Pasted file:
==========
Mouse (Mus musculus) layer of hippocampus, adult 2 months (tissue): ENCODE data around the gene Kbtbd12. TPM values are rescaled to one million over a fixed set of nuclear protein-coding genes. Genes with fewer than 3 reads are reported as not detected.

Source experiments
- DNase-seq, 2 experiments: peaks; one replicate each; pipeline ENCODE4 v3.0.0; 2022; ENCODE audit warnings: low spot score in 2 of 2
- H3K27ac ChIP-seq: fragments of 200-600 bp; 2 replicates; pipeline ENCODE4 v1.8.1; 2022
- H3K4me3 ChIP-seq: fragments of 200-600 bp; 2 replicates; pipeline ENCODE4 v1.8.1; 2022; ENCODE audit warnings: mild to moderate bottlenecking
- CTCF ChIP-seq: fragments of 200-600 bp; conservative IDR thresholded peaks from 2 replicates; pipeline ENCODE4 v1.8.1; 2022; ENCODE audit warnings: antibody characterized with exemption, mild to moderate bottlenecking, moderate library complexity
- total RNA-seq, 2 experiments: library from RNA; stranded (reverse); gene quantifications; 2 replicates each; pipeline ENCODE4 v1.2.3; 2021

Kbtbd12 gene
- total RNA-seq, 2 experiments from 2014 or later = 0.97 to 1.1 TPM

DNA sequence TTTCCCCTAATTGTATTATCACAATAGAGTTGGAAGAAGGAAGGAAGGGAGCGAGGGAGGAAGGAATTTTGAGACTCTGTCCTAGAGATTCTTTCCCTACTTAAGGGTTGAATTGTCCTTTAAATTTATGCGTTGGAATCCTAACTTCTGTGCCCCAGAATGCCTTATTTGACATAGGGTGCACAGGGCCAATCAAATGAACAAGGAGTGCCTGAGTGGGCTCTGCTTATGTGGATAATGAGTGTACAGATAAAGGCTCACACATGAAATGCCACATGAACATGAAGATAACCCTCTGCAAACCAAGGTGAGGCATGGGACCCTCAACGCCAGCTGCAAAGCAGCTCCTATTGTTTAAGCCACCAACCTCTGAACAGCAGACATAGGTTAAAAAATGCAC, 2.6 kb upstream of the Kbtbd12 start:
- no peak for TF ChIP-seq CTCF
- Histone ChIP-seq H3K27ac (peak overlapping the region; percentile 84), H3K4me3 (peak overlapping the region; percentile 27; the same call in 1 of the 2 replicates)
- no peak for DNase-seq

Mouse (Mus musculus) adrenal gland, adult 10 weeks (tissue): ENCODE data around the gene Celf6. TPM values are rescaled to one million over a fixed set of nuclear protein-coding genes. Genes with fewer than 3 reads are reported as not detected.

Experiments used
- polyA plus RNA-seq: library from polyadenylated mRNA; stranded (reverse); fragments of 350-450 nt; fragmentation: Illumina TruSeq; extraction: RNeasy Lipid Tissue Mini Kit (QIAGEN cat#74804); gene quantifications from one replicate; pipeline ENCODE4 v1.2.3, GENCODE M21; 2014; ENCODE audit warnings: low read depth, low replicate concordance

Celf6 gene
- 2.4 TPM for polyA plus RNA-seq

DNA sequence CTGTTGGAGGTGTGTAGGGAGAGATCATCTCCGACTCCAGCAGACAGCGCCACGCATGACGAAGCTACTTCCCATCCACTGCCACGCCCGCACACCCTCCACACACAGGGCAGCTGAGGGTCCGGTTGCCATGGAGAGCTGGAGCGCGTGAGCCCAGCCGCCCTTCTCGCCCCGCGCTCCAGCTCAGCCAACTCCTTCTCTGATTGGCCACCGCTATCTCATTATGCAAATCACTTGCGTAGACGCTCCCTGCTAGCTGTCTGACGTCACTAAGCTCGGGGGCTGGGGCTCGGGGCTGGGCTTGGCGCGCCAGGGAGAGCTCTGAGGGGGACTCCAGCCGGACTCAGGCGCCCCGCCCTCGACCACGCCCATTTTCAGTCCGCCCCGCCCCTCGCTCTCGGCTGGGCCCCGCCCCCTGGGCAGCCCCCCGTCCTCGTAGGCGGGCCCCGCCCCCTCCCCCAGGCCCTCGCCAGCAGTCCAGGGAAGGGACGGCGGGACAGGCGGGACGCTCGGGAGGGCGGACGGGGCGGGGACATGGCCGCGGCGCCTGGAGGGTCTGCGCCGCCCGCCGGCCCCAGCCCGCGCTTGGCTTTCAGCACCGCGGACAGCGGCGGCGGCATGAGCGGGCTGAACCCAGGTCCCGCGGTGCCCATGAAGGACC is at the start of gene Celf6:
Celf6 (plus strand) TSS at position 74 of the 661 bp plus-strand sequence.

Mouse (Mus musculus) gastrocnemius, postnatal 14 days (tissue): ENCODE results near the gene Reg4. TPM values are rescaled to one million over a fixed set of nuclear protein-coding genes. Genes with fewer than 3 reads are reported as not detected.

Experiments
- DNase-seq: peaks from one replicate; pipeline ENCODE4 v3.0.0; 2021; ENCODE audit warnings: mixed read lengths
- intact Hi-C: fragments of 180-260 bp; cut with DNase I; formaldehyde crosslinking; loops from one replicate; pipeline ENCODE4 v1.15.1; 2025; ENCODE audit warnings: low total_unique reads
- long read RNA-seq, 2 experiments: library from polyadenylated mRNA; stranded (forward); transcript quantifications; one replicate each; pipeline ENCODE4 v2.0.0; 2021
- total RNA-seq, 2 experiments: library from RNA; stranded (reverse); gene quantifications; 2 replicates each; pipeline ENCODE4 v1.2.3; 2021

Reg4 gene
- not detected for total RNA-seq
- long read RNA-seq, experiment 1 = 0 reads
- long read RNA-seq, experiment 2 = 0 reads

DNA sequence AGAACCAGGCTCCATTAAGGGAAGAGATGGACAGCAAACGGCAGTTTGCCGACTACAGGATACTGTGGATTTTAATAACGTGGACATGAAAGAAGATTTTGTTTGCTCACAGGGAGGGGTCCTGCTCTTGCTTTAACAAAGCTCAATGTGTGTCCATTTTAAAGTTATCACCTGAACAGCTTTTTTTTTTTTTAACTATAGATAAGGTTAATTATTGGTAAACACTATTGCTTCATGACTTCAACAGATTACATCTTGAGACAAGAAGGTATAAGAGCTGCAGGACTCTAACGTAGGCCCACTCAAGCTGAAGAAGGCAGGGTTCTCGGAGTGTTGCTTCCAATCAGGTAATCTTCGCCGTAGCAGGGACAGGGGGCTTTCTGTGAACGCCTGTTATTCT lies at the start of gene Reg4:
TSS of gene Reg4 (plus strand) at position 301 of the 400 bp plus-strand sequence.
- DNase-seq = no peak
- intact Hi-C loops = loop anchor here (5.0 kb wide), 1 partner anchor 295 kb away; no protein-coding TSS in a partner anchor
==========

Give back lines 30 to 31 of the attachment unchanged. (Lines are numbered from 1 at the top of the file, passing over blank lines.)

- long read RNA-seq, experiment 2 = 0 reads

DNA sequence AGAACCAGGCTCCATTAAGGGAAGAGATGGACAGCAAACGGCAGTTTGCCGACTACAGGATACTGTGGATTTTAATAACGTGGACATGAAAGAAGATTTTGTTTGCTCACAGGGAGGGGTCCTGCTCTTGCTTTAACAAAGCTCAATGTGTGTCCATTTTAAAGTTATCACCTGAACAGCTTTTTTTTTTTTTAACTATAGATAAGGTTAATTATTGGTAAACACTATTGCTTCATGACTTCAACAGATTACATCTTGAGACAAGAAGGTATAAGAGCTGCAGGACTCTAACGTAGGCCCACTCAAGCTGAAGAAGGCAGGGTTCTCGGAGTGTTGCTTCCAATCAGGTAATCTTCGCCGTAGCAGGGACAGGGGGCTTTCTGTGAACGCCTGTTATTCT lies at the start of gene Reg4: